The show had a distinctive opening tune, but that’s not the mystery fans were looking to solve.

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Fox/Liaison/Getty Images


The show had a distinctive opening tune, but that’s not the mystery fans were looking to solve.

Fox/Liaison/Getty Images

When you tune into the classic ’90s sci-fi series The X-Files, it’s safe to assume mystery is afoot. Typically it’s aliens or other paranormal phenomena.

But how often is the show the source of the mystery?

A song playing in the background of one episode has fascinated and eluded fans for more than two decades as they sought to track it, and the musicians, down. Now that mystery has finally been solved.

The saga began with Lauren Ancona lounging on the couch at her parents’ house outside of Philadelphia. She was zoned out on her phone, with an old episode of The X-Files playing in the background, when a particular tune from the show caught her ear.

“It was too good to be background,” she told NPR. “And I pause it and, like, rewind it and was like, ‘Oh, what is that?'”

It was in an episode from 1998 — season 6, episode 5, titled Dreamland II — that was the second part of a storyline where special agent Fox Mulder swaps bodies with an Area 51 employee. The scene in question takes place at a bar in Nevada where a country-western love song plays in the background.

The X-Files scene in question.

YouTube

Ancona said the lyrics were what grabbed her attention.

“The lyrics were so specific that, you know, they could obviously be interpreted as if they were singing to or about an alien or some extraterrestrial life or something that isn’t human,” she said.

Ancona tried an app on her phone to identify it. Nothing. When she looked up the lyrics, she came across other X-Files fans who had been searching for the same song – a mystery that had gone unsolved for 25 years.

She posed the question on X (formerly known as Twitter) and it exploded. Within days, Ancona got her answer.

Composer Rob Cairns came across the viral post and reached out to his friend who just so happened to be the co-writer behind that song, Dan Marfisi.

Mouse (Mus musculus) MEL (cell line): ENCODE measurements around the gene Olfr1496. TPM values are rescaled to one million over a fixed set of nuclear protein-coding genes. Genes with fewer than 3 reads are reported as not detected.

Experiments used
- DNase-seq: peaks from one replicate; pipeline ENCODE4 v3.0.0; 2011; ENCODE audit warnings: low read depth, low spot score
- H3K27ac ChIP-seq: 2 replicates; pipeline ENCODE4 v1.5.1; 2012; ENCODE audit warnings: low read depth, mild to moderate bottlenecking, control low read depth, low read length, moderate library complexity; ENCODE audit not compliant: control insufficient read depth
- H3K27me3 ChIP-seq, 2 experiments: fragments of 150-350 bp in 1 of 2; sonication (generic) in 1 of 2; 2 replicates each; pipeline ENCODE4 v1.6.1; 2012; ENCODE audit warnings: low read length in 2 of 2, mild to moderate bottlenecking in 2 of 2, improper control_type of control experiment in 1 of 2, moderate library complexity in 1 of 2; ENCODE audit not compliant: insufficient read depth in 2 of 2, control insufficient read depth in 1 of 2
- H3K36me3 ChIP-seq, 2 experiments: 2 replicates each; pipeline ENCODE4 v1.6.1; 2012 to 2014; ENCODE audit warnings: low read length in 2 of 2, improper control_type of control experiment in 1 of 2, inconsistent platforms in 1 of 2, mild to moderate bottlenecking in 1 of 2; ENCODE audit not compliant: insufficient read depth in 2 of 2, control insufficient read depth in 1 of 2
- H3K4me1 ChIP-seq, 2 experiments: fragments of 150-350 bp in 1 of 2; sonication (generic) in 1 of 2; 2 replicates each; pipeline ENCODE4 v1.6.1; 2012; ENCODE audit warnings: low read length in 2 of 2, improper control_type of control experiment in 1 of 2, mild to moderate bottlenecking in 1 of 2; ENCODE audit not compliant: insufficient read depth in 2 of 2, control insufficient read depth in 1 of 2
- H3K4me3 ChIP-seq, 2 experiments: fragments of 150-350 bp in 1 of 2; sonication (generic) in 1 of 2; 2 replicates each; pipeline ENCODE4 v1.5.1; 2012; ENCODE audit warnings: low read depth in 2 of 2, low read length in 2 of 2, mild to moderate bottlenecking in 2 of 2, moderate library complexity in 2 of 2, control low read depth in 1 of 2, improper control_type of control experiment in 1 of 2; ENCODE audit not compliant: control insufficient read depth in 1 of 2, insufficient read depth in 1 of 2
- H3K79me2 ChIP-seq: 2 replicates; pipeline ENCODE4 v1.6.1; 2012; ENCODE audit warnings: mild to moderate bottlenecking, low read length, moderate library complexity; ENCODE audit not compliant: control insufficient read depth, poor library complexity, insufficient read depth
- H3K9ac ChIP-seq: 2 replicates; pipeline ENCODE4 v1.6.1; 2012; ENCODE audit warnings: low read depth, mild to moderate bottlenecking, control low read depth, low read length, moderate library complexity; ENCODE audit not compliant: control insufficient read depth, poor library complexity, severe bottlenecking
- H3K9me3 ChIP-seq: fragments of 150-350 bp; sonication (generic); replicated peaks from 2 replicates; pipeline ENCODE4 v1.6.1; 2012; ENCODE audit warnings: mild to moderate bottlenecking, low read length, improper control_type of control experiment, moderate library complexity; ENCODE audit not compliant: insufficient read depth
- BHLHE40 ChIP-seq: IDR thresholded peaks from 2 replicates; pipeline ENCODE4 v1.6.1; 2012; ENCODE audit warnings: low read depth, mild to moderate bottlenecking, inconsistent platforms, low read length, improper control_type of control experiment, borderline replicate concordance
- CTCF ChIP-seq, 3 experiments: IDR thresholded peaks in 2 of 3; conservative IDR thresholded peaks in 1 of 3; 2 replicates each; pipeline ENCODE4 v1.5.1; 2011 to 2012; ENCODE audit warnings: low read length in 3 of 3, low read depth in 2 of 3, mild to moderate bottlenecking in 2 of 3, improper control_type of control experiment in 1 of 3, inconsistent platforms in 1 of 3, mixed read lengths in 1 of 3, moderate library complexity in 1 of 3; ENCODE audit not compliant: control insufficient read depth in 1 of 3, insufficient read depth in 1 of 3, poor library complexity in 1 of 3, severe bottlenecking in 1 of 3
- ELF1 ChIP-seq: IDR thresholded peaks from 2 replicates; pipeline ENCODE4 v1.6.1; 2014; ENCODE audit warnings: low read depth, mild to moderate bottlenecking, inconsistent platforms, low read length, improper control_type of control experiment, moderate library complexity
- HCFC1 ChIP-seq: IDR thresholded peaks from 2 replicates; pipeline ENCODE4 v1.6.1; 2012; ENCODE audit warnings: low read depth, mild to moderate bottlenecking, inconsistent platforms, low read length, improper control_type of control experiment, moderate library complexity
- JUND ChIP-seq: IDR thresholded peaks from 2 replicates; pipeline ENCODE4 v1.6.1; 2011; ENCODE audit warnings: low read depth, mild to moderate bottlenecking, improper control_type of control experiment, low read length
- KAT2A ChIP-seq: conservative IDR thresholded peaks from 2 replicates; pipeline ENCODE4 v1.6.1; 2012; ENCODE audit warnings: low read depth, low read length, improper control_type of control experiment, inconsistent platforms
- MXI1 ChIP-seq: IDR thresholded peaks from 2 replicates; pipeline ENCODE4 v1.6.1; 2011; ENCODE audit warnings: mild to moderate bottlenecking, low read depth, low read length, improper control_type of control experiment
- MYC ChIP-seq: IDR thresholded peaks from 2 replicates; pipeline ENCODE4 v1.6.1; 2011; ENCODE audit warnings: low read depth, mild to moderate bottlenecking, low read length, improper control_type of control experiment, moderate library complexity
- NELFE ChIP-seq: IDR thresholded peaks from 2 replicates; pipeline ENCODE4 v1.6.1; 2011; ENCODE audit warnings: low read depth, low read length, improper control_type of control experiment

“He said, ‘You might want to check out this Twitter thread, and if you jump in, you will be a hero,'” Marfisi told NPR. “So I went and got my cape, and I logged on, and it was a party.”

It turns out people were having trouble finding the song because Marfisi co-wrote the song with Glenn Jordan for the background of this specific X-Files scene. They had titled it Staring At The Stars.

“We had a directive to write something that would fit both an alien and a human being,” Marfisi said. “And we kind of looked up in the sky and said, what’s up there besides aliens? And we found stars … that was our brainstorming session.”

A quick session, at that. Jordan and Marfisi told NPR they wrote and produced the song in about four hours.

“So we turn it in… and that was the end of it,” Marfisi said. “We put it to bed and here we are 25 years later.”

Glenn Jordan (left) and Dan Marfisi all these years later.

Linda Marfisi


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Linda Marfisi


Glenn Jordan (left) and Dan Marfisi all these years later.

Linda Marfisi

For musicians like them, writing a song like that is just a day in their life – they never expect them to get this kind of attention. And they’re thrilled. Jordan estimated that he has music in more than 2,000 episodes of television shows and movies.

“It was just a ‘Wow,'” Jordan said. “What made it even a little spookier is I teach composition and I have a student in Spain and he [had just] gotten the entire X Files [series]. And I just said to him, ‘Well, you know, I’ve got a song and this particular one you should check out.’ And I was talking about Staring at the Stars a day before Dan called me and said, ‘Hey, guess what?'”

“You always want to feel feedback from who you’re making music for,” Marfisi said. “And we watched it unfold on the interwebs and it was unique … it’s a joy.”

Jordan still had a copy of the song on a CD in his house. Inspired by the newfound interest, Marfisi drove over to snag the copy, and the duo reunited for the first time in five years.

Now you can listen to the full song on YouTube. Jordan and Marfisi told NPR they’re planning to make it available on music streaming services soon, and are mulling the idea of releasing some other country tunes they worked on together back then.

Listen to Staring At The Stars.

YouTube

Ancona, like the other X-Files song truthers, are thrilled Staring at the Stars has been unearthed and shared with the masses.

“I mean, what is better than discovering this thing that people have been looking for 25 years for,” Ancona said. “And they’re able to post it online in less than four days. It was just such a remarkable progression.”





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